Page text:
It took me a long time to embrace the ugly side of self-care. I’m a perfectionist at heart, so whenever I’m not at my best, I consider it a failure. But after a good, hard look, I’m realizing that those moments when I think I’m just giving up and giving way to brokenness, are actually opportunities for self-care and grace.
But not the type of self-care we’ve come to know. It’s not just about using face creams to achieve glowing skin or movie nights with your best friend. Sometimes it’s putting down your work and sobbing at your desk. Sometimes it’s calling it an early night just so you can curl up in bed and watch Vine compilations. And sometimes it looks like laying on the floor and playing the same song on repeat until you feel like you can breathe again.
We can’t always be at peak performance. We are human beings; we get burnt out and drained. We need to rest before we can run. Self-care is the choice to pause. It is the choice to rest for a moment and tend to the tired parts of yourself that are in need of love and nourishment. That can look like a regimen, a regularly scheduled routine to maintain your body and soul. But sometimes, we need to do a spot treatment. If one particular need is not being met, self-care is attending to that one thing.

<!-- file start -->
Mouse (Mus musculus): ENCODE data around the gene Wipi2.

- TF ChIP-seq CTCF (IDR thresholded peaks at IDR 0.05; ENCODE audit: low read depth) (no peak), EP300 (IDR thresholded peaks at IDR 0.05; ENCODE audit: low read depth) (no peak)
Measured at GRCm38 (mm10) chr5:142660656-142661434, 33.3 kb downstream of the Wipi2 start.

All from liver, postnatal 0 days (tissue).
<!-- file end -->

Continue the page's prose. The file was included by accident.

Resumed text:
I am trying to be more patient when my body or my heart tell me that I need to pause. As a chronic overachiever, I am used to going, going, going, and working nonstop—I’m always doing something. I set next-to-impossible expectations for myself and then feel completely pathetic when I don’t meet those expectations. But the reality is, I’m a messy, clunky, and complicated being. I have an array of parts that work together, so if one of those parts is in need of help, the others must wait until it can catch up.
So when my brain acts up and the slightest mishap causes me to burst into tears, I give myself permission to hide in my room and watch videos for an hour. I give myself permission to press the pause button until I feel more rational. And when my workload piles up into an intimidating tower that’s demanding my attention, but I’ve had a rough and painful day, I leave it and cry for a bit.
We are allowed to step away. We are allowed to feel our emotions—even the uncomfortable ones. Contrary to popular belief, we are not failing to rise to the challenge that is life; we are simply preparing ourselves to meet it. We are not running away from difficulties—we are giving ourselves the best chance of overcoming them.
There’s nothing wrong with the more aesthetically-pleasing side of self-care. Doing a face mask once a week to help quell my rampant acne is definitely a meaningful part of how I take care of myself. And routine self-care is essential—like taking my medications every day so that my body can function properly. But what I am teaching myself is how to practice the pause, and to recognize that self-care comes in many forms. It’s not always scheduled or “fun.” Sometimes it’s the recognition that I need something else, or that my body and my heart are not failures because they have needs.
We are worthy of time. We are worthy of attention. But it is only us who can give and provide that self-care.